Destination: Brown Mountain, North Carolina.
"I just think I've earned the benefit of the doubt here."
Dream episodes, or episodes featuring extended sequences of hallucinations or virtual realities of some kind, are always fun and can allow long-running series to play around with things they could never really do because the structure of the series would fall apart. In this case, the hallucinations brought on by the giant fungus that's eating Mulder and Scully (it's best not to think too hard about what's actually going on!) allow the characters and the audience to explore some of the extreme possibilities that are usually dangled in front of them, but never fully realised.
In Mulder's case, he gets everything he has been looking for when he finds not only a couple ready and willing to talk about their abduction by aliens, but an actual Grey alien he can abduct himself as well, thus proving him right about everything he's been saying for the last six years. In Scully's case, we see some of her worst fears realised as Mulder is killed and she attends his wake, a development almost as potentially series-destroying, considering how much of the show's success rests on the relationship between Mulder and Scully. Stories that turn out never to have happened are tricky to pull off, as the audience can feel cheated at having invested in something that wasn't real, but in cases like this, when the audience doesn't really want these events to be real, they can work well.
None of that is really why I'm so fond of this episode, though. Across the whole of season six, the series has pushed further and further towards depicting Mulder and Scully as a couple in all but name, starting with Mulder kissing 1939 Scully in 'Triangle' and going through the ghosts treating them as a couple in 'How the Ghosts Stole Christmas', everything in 'The Rain King', them posing as a couple in 'Arcadia', the assertion that Scully is already in love in 'Milagro' and the final scene of 'The Unnatural', among other things. This episode is something of a culmination of that theme.
The central motif of this episode is the image of Wallace and Angela Schiff's skeletons lying in the ground, embracing each other, their bodies making an inverted heart shape, echoing Angela's request that her husband "just hold her" from the cold open. Mulder and Scully nearly meet the same fate, and when they are finally rescued (if they are - see below) they hold hands in the ambulance as they are taken away for treatment, realising, perhaps, that the most important thing, more than any aliens or scientific discoveries, is that they have each other.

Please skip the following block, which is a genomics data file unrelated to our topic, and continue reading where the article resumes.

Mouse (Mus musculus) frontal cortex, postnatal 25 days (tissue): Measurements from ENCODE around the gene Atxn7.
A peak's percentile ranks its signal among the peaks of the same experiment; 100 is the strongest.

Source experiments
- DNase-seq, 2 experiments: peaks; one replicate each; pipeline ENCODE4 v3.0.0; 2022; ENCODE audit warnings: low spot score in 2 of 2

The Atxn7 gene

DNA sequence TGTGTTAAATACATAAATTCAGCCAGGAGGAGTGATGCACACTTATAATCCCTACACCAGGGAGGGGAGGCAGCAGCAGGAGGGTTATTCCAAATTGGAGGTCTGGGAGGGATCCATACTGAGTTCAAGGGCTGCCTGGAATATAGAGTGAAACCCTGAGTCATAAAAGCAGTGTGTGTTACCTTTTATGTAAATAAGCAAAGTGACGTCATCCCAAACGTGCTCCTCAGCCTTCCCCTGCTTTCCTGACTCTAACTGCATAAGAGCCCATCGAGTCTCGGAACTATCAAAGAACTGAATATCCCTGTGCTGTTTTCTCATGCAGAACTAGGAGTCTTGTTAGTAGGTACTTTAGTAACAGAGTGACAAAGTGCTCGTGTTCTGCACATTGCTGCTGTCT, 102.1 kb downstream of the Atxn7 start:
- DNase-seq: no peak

And they also have Skinner, who is the real hero of this story and rescues them with only the barest help from Mulder's out-stretched hand. They'd be dead half a dozen times over without Skinner.
- This being a trapped-in-a-dream episode there is, of course, a sequence in which our heroes think they have got away, only to find they are still there. This always leads to the uncomfortable possibility that they are still there at the end and never really got out - an interpretation occasionally favoured by fans who didn't enjoy seasons 7-10 of The X-Files as much as the earlier seasons.
- The dream-like nature of events in this episode is well realised, as we slowly realise, with Scully, that none of this is progressing in the manner of normal events (though of course, on TV, we don't realise that no one remembers how they got somewhere until they tell us!).
- Another recurring theme in this episode is whether or not Scully can continue to question the paranormal after six years of Mulder being "right 98.9% of the time". Mulder's hallucination has her finally, conclusively, conceding that he was right about everything, while her own has her coming to broadly, if not quite so whole-heartedly, the same conclusion, or at least expressing a more open-minded attitude. This was probably an acknowledgement to the fans that yes, the writers were aware that Scully's scepticism was starting to look like stubbornness at this point.
- Dream-Langley's funeral outfit is a thing of beauty.
- BOBBY! I knew I knew him from somewhere when I first watched Supernatural. That moustache is quite something.
- This episode also features Roy from The Office (US) as Wallace Schiff, who, by the way, imdb tells me was also Skip in Angel - a role in which I did not recognise him, since he was under quite a lot of prosthetics at the time.
Scully (sceptically): Extraterrestrial visitors from the beyond who apparently have nothing better to do than buzz one mountain over and over again for 700 years.
Mulder: Scully, in six years, how often have I been wrong?
Final Analysis: Sad, sweet and a fitting way to round off the season before we go into the arc-based cliffhanger for the finale. Three and a half out of four giant fungi.
Juliette Harrisson is a freelance writer, classicist and ancient historian who blogs about Greek and Roman Things in Stuff at Pop Classics.
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